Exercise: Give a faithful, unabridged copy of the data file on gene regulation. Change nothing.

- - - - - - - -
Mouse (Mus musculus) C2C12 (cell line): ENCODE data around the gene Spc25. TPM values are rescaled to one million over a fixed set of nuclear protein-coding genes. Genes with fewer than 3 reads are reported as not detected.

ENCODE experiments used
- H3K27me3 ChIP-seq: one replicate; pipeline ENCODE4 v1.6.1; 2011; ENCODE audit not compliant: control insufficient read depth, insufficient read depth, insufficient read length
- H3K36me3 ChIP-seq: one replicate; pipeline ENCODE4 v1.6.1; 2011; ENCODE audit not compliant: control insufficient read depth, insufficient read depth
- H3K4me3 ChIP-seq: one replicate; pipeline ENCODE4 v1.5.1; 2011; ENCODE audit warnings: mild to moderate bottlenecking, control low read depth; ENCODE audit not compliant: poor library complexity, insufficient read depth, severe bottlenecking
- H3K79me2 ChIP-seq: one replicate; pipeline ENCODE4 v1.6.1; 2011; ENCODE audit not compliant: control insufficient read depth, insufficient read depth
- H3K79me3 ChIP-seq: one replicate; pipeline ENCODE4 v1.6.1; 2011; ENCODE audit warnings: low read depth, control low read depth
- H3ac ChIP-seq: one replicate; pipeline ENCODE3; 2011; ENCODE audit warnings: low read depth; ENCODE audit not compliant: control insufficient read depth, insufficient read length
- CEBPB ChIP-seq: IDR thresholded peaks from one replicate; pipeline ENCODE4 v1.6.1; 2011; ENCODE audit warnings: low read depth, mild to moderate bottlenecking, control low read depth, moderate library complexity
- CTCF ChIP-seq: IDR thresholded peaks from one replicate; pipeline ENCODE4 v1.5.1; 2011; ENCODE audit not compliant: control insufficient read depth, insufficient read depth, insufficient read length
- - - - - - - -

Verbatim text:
Mouse (Mus musculus) C2C12 (cell line): ENCODE data around the gene Spc25. TPM values are rescaled to one million over a fixed set of nuclear protein-coding genes. Genes with fewer than 3 reads are reported as not detected.

ENCODE experiments used
- H3K27me3 ChIP-seq: one replicate; pipeline ENCODE4 v1.6.1; 2011; ENCODE audit not compliant: control insufficient read depth, insufficient read depth, insufficient read length
- H3K36me3 ChIP-seq: one replicate; pipeline ENCODE4 v1.6.1; 2011; ENCODE audit not compliant: control insufficient read depth, insufficient read depth
- H3K4me3 ChIP-seq: one replicate; pipeline ENCODE4 v1.5.1; 2011; ENCODE audit warnings: mild to moderate bottlenecking, control low read depth; ENCODE audit not compliant: poor library complexity, insufficient read depth, severe bottlenecking
- H3K79me2 ChIP-seq: one replicate; pipeline ENCODE4 v1.6.1; 2011; ENCODE audit not compliant: control insufficient read depth, insufficient read depth
- H3K79me3 ChIP-seq: one replicate; pipeline ENCODE4 v1.6.1; 2011; ENCODE audit warnings: low read depth, control low read depth
- H3ac ChIP-seq: one replicate; pipeline ENCODE3; 2011; ENCODE audit warnings: low read depth; ENCODE audit not compliant: control insufficient read depth, insufficient read length
- CEBPB ChIP-seq: IDR thresholded peaks from one replicate; pipeline ENCODE4 v1.6.1; 2011; ENCODE audit warnings: low read depth, mild to moderate bottlenecking, control low read depth, moderate library complexity
- CTCF ChIP-seq: IDR thresholded peaks from one replicate; pipeline ENCODE4 v1.5.1; 2011; ENCODE audit not compliant: control insufficient read depth, insufficient read depth, insufficient read length